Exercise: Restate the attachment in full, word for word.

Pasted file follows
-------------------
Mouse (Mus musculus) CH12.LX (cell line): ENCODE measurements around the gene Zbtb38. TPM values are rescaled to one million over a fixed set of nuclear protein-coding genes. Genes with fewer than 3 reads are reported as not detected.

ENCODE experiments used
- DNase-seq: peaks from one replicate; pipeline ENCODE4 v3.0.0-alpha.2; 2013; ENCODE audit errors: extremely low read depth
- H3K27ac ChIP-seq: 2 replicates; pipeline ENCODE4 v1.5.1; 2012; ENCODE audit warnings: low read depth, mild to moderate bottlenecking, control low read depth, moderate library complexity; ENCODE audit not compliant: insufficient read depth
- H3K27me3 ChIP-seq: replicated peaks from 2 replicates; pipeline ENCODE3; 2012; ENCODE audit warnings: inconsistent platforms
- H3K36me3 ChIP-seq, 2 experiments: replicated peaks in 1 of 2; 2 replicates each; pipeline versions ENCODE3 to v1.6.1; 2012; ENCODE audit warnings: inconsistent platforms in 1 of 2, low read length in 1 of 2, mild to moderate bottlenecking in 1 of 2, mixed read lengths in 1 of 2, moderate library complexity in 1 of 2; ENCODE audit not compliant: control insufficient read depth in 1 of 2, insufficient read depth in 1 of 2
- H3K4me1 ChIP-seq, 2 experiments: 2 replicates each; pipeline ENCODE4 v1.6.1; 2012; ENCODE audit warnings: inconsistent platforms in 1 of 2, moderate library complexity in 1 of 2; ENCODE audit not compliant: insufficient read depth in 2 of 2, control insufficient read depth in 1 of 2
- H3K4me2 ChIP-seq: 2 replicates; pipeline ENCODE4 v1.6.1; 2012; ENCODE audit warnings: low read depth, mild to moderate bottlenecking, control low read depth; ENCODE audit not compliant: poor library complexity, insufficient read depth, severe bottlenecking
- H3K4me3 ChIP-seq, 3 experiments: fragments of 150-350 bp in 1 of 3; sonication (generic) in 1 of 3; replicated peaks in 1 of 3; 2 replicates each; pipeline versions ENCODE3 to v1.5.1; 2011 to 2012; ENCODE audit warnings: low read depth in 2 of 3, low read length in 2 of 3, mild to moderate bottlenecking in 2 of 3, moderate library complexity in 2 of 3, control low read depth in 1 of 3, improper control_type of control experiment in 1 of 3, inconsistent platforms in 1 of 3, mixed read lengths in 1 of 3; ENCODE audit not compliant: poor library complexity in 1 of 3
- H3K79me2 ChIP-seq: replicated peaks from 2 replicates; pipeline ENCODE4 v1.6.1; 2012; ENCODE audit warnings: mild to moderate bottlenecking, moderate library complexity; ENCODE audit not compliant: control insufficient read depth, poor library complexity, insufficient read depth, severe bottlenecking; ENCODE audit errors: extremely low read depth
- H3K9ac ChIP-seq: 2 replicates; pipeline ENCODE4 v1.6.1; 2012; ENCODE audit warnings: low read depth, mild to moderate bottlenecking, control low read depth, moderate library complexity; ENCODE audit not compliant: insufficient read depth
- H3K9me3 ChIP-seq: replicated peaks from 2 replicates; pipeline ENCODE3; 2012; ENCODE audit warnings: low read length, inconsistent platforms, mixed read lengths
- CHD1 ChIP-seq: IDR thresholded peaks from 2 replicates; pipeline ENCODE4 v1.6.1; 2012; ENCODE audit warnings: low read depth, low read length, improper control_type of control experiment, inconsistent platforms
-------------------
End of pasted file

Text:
Mouse (Mus musculus) CH12.LX (cell line): ENCODE measurements around the gene Zbtb38. TPM values are rescaled to one million over a fixed set of nuclear protein-coding genes. Genes with fewer than 3 reads are reported as not detected.

ENCODE experiments used
- DNase-seq: peaks from one replicate; pipeline ENCODE4 v3.0.0-alpha.2; 2013; ENCODE audit errors: extremely low read depth
- H3K27ac ChIP-seq: 2 replicates; pipeline ENCODE4 v1.5.1; 2012; ENCODE audit warnings: low read depth, mild to moderate bottlenecking, control low read depth, moderate library complexity; ENCODE audit not compliant: insufficient read depth
- H3K27me3 ChIP-seq: replicated peaks from 2 replicates; pipeline ENCODE3; 2012; ENCODE audit warnings: inconsistent platforms
- H3K36me3 ChIP-seq, 2 experiments: replicated peaks in 1 of 2; 2 replicates each; pipeline versions ENCODE3 to v1.6.1; 2012; ENCODE audit warnings: inconsistent platforms in 1 of 2, low read length in 1 of 2, mild to moderate bottlenecking in 1 of 2, mixed read lengths in 1 of 2, moderate library complexity in 1 of 2; ENCODE audit not compliant: control insufficient read depth in 1 of 2, insufficient read depth in 1 of 2
- H3K4me1 ChIP-seq, 2 experiments: 2 replicates each; pipeline ENCODE4 v1.6.1; 2012; ENCODE audit warnings: inconsistent platforms in 1 of 2, moderate library complexity in 1 of 2; ENCODE audit not compliant: insufficient read depth in 2 of 2, control insufficient read depth in 1 of 2
- H3K4me2 ChIP-seq: 2 replicates; pipeline ENCODE4 v1.6.1; 2012; ENCODE audit warnings: low read depth, mild to moderate bottlenecking, control low read depth; ENCODE audit not compliant: poor library complexity, insufficient read depth, severe bottlenecking
- H3K4me3 ChIP-seq, 3 experiments: fragments of 150-350 bp in 1 of 3; sonication (generic) in 1 of 3; replicated peaks in 1 of 3; 2 replicates each; pipeline versions ENCODE3 to v1.5.1; 2011 to 2012; ENCODE audit warnings: low read depth in 2 of 3, low read length in 2 of 3, mild to moderate bottlenecking in 2 of 3, moderate library complexity in 2 of 3, control low read depth in 1 of 3, improper control_type of control experiment in 1 of 3, inconsistent platforms in 1 of 3, mixed read lengths in 1 of 3; ENCODE audit not compliant: poor library complexity in 1 of 3
- H3K79me2 ChIP-seq: replicated peaks from 2 replicates; pipeline ENCODE4 v1.6.1; 2012; ENCODE audit warnings: mild to moderate bottlenecking, moderate library complexity; ENCODE audit not compliant: control insufficient read depth, poor library complexity, insufficient read depth, severe bottlenecking; ENCODE audit errors: extremely low read depth
- H3K9ac ChIP-seq: 2 replicates; pipeline ENCODE4 v1.6.1; 2012; ENCODE audit warnings: low read depth, mild to moderate bottlenecking, control low read depth, moderate library complexity; ENCODE audit not compliant: insufficient read depth
- H3K9me3 ChIP-seq: replicated peaks from 2 replicates; pipeline ENCODE3; 2012; ENCODE audit warnings: low read length, inconsistent platforms, mixed read lengths
- CHD1 ChIP-seq: IDR thresholded peaks from 2 replicates; pipeline ENCODE4 v1.6.1; 2012; ENCODE audit warnings: low read depth, low read length, improper control_type of control experiment, inconsistent platforms